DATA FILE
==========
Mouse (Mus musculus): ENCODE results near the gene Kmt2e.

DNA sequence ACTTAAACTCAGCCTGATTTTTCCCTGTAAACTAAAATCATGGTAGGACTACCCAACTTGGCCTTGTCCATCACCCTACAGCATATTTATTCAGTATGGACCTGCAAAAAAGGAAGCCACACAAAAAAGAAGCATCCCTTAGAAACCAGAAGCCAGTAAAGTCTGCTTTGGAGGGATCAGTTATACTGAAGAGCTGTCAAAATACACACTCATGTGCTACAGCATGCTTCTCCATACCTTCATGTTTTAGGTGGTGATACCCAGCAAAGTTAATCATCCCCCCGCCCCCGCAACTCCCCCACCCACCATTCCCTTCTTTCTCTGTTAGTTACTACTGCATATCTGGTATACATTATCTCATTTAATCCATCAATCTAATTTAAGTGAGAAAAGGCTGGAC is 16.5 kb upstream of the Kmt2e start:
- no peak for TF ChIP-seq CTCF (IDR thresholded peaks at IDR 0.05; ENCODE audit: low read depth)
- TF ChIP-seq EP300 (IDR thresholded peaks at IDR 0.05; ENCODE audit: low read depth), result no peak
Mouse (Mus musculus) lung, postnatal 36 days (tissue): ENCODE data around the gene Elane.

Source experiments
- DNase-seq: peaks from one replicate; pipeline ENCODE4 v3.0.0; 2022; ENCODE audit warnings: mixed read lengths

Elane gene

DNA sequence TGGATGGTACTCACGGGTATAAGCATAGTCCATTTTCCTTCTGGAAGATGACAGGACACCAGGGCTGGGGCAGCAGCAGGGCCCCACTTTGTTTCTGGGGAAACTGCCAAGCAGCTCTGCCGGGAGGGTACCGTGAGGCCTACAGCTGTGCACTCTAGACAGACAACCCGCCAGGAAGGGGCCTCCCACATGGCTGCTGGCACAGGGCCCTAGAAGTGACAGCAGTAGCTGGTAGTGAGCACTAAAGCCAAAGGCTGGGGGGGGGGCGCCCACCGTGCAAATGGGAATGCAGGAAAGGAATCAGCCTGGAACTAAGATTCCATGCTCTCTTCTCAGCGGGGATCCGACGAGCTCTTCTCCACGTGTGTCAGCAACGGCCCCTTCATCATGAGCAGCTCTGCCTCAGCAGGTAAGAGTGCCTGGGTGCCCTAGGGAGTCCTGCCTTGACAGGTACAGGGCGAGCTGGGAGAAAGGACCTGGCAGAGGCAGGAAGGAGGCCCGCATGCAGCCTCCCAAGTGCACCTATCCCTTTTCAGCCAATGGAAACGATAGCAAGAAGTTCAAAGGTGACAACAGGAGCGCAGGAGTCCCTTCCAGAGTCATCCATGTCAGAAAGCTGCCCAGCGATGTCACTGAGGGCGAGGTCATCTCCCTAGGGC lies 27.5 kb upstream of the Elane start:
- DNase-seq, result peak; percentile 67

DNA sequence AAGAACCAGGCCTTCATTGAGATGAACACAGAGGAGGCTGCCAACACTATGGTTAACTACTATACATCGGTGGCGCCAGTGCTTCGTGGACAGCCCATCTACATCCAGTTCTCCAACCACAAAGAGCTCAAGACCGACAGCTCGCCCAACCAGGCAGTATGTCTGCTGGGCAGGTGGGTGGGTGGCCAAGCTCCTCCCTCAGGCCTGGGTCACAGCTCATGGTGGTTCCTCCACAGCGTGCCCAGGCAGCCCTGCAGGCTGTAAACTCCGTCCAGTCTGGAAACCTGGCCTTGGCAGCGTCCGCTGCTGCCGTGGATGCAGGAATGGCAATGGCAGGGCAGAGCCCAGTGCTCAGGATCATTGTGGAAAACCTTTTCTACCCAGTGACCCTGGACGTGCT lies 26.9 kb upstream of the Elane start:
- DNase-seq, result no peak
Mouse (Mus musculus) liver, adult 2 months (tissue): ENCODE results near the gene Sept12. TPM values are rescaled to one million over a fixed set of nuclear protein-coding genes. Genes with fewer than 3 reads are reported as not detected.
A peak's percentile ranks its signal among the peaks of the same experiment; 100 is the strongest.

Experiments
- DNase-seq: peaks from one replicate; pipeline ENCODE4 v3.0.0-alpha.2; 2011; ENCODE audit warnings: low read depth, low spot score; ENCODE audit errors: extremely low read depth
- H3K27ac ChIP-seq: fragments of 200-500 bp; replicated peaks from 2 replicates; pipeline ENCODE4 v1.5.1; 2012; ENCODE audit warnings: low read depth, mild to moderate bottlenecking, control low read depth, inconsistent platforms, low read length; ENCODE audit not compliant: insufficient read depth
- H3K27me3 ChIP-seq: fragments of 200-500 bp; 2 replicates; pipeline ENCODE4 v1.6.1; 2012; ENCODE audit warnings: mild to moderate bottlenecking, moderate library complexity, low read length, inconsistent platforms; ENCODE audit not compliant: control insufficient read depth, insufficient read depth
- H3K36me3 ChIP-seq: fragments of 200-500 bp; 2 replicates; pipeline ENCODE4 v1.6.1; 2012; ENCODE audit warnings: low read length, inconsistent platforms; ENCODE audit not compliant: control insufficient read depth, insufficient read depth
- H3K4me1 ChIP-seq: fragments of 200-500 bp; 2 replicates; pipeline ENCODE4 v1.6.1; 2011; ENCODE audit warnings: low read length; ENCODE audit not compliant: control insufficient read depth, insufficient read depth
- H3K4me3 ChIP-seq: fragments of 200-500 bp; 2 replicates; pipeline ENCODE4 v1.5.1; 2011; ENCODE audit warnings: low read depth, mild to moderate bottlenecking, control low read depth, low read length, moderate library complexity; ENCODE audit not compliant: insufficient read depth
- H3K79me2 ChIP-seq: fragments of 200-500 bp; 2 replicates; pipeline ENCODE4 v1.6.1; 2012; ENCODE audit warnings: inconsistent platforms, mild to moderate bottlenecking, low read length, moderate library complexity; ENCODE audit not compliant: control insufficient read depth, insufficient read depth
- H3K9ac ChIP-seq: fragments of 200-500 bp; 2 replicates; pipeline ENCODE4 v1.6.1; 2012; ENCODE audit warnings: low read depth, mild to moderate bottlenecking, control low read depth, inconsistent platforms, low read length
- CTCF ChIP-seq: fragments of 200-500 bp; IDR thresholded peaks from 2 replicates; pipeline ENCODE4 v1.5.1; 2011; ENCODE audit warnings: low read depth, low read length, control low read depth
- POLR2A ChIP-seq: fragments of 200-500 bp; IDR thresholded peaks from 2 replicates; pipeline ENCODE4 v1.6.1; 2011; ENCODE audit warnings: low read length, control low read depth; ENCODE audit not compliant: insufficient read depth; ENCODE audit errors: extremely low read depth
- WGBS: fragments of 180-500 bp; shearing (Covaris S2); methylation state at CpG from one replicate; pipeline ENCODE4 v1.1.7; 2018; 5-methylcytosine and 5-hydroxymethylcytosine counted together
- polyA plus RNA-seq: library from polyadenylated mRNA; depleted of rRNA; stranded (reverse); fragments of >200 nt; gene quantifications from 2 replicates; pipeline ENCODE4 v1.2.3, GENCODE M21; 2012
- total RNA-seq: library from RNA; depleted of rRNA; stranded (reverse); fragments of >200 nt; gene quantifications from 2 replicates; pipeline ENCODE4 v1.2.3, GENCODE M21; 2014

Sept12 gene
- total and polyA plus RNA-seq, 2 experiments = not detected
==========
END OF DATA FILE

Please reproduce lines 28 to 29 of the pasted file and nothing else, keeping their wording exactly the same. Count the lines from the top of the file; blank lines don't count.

- total RNA-seq: library from RNA; depleted of rRNA; stranded (reverse); fragments of >200 nt; gene quantifications from 2 replicates; pipeline ENCODE4 v1.2.3, GENCODE M21; 2014

Sept12 gene